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Small Business Council’s Call to Reduce Pokies Welcome

4 Nov 2017

Andrea Dawkins MP | Greens' Gambling spokesperson

The Greens welcome the Tasmanian Small Business Council’s policy to reduce poker machines in Tasmania. This is a unique opportunity to free the community from these parasitic machines, and for small businesses to reap the financial reward.

The Small Business Council, headed up by former Liberal candidate, Robert Mallett, can see we need a reduction in pokies. Their position, while the Greens believe relies too heavily on government assistance, would see the number of poker machines reduced from the community.

The Small Business Council’s position supports exit strategies for venues, with targeted support and a reduction of the pokies cap in Tasmania. This position is very different from the one put forward by their traditional allies, the Liberals, in the recent Parliamentary Inquiry.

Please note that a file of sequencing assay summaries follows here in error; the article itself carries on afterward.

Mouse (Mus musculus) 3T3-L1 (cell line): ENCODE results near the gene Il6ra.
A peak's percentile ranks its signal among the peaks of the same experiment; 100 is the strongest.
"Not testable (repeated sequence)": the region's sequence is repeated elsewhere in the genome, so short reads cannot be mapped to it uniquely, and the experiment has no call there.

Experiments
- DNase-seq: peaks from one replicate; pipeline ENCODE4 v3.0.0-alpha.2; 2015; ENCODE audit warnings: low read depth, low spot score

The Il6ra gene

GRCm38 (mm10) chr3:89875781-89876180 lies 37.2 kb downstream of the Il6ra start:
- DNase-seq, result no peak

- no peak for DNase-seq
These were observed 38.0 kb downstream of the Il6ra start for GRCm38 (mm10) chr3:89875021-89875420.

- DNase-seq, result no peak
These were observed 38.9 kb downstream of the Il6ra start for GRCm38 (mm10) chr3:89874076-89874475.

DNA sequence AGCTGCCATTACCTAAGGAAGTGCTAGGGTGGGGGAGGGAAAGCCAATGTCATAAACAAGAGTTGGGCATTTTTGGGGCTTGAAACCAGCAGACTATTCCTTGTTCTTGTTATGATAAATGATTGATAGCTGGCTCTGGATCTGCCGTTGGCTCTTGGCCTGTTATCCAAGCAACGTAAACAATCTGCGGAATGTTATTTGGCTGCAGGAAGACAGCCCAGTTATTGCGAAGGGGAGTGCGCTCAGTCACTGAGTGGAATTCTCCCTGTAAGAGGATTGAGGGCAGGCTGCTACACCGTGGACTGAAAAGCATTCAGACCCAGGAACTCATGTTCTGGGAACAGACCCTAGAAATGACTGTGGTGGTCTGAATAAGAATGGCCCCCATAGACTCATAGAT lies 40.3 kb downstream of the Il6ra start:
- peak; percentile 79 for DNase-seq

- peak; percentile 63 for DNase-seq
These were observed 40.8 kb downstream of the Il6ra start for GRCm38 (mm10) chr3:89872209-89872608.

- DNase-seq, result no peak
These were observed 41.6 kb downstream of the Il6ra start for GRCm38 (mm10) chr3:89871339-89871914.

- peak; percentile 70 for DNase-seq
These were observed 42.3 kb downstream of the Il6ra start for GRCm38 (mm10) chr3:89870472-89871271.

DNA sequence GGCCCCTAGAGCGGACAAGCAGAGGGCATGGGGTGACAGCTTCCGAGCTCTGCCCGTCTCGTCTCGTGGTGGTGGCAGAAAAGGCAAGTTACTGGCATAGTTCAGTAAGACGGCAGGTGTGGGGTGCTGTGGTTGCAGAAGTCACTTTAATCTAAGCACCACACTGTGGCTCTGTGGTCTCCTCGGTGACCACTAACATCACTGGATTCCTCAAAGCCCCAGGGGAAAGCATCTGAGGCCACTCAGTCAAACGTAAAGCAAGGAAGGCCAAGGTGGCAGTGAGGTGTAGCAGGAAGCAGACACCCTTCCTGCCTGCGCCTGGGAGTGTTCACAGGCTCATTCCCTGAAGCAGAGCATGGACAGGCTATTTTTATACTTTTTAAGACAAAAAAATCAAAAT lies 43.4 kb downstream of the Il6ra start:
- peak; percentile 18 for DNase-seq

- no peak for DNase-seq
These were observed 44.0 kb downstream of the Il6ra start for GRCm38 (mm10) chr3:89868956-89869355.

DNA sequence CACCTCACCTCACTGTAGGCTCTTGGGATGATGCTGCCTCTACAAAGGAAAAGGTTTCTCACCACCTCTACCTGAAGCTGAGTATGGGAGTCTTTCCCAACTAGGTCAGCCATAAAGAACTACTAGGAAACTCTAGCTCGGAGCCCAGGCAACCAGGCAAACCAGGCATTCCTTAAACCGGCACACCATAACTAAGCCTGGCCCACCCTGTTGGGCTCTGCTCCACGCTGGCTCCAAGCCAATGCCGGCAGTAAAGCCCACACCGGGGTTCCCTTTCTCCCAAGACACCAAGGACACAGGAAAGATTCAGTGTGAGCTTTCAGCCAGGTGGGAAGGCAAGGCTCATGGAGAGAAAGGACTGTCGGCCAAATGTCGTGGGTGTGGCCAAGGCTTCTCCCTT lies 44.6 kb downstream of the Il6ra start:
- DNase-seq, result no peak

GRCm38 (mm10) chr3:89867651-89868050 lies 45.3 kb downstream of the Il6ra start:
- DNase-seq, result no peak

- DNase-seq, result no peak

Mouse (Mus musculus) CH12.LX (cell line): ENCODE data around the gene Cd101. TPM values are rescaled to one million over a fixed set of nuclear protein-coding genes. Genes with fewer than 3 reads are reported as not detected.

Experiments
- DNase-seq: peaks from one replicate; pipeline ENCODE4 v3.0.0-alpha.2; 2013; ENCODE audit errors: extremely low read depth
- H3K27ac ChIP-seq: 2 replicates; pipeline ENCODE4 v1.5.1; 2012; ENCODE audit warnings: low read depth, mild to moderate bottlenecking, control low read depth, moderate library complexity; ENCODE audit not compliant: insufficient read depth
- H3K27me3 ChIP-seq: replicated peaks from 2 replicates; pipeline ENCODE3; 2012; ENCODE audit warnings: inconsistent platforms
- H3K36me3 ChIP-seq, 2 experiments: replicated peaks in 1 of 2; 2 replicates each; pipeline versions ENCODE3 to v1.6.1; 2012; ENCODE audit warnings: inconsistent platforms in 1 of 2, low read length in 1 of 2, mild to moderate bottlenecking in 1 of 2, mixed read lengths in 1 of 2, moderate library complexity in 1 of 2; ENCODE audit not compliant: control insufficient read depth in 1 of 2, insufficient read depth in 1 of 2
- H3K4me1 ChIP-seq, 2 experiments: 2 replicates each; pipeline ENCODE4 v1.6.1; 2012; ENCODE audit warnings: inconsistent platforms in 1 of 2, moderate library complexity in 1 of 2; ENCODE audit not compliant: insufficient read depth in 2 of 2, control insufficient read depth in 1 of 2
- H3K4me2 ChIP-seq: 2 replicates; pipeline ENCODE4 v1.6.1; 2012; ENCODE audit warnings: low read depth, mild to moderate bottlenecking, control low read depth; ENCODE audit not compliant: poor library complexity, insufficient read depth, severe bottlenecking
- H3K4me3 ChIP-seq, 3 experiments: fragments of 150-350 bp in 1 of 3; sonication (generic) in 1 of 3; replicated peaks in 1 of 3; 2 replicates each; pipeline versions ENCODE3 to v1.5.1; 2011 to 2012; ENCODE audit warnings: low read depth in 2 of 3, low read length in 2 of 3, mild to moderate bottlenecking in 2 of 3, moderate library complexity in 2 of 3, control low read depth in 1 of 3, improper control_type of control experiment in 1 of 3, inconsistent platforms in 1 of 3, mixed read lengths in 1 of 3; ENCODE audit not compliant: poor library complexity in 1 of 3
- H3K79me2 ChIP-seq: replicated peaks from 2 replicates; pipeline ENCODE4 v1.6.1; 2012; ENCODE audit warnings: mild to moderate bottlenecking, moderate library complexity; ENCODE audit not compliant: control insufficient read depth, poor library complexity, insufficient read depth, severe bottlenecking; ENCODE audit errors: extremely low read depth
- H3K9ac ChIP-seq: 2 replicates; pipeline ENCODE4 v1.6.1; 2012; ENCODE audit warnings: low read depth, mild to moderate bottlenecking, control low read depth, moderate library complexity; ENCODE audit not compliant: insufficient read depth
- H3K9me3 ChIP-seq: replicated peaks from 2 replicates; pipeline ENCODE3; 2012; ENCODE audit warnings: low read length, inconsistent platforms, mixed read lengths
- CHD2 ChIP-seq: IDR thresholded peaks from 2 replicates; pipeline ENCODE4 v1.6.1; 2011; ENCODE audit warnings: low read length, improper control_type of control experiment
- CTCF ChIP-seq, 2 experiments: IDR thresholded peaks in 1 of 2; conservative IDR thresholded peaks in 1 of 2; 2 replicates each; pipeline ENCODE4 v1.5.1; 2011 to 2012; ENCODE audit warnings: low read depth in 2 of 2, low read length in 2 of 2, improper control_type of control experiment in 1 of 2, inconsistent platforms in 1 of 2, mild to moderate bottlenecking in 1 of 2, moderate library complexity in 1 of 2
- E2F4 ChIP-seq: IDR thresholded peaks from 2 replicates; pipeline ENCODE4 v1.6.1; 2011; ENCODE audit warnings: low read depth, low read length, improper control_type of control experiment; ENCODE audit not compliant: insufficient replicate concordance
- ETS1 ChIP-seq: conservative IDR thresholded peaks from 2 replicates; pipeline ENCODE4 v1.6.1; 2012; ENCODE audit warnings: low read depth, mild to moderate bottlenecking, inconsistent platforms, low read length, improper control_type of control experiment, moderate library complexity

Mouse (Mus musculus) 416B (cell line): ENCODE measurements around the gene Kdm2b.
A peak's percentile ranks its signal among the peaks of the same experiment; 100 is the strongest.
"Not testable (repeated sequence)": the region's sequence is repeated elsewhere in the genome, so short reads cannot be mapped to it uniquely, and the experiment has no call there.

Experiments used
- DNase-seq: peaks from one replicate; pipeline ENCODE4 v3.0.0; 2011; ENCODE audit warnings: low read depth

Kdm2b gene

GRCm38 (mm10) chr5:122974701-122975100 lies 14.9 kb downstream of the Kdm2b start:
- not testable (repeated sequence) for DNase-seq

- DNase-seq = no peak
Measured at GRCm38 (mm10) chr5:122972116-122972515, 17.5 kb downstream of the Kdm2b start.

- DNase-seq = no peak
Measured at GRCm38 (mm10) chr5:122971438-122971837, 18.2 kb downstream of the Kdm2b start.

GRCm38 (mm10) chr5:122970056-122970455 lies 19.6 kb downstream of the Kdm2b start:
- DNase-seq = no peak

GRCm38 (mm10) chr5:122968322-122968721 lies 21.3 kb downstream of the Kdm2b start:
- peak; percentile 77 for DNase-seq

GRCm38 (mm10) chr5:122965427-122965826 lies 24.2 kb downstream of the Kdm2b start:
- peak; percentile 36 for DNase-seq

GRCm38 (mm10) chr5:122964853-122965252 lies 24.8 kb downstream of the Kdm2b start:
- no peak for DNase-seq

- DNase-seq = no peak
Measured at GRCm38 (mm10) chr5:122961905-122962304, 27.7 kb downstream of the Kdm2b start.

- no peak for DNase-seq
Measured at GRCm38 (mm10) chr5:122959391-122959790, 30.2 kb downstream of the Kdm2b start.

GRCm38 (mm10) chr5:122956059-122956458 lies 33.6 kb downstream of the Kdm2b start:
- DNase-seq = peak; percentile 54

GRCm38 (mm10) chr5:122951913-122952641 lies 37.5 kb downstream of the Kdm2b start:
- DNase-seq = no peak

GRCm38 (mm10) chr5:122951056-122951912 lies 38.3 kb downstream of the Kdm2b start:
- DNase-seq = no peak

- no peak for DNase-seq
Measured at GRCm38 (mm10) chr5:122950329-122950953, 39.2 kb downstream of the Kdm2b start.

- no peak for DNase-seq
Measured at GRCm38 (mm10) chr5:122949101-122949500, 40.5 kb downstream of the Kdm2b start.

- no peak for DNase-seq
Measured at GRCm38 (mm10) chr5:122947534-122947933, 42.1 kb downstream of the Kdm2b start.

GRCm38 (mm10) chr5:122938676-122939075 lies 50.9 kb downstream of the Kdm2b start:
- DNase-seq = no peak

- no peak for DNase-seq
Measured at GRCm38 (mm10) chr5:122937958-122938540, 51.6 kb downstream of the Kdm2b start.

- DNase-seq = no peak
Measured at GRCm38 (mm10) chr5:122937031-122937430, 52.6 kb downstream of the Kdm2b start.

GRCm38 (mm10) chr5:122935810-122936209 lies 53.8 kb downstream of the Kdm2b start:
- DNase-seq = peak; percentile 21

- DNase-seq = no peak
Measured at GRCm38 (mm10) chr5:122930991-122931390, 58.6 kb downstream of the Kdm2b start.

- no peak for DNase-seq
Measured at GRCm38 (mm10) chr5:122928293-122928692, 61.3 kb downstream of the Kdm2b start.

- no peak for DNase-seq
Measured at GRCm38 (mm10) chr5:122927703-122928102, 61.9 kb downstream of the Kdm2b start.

Their Dissenting Report, tabled by Ms Courtney, ignored the overwhelming evidence of community harm and argued for a libertarian approach to the poker machine scourge. They claimed pokies addicts were enjoying free will and chose to lose.

Poker machines are designed to addict. They are the problem, not the people who fall prey to them.

The Liberals, still shackled to Federal Hotels and the THA, have ignored the harm these machines cause, politicizing and simplifying a serious problem within our poorest communities, while the so-called Opposition are still hedging their bets.

Tasmania needs strong decisive leaders, who aren’t afraid to make decisions in the community’s interests.

There is widespread public support for removing poker machines from pubs and clubs, with 80-85% of people polled calling for the change. The Small Business Council are the latest to recognise the harm they cause and call for fewer machines.

Past Labor and Liberal governments are responsible for the proliferation of EGMs in Tasmania’s poorest suburbs. Now is the time to break the shackles to Federal Hotels and listen to poker machine addicts, their friends and families, the community sector - and now the Tasmanian Small Business Council – and remove these parasitic machines from pubs and clubs.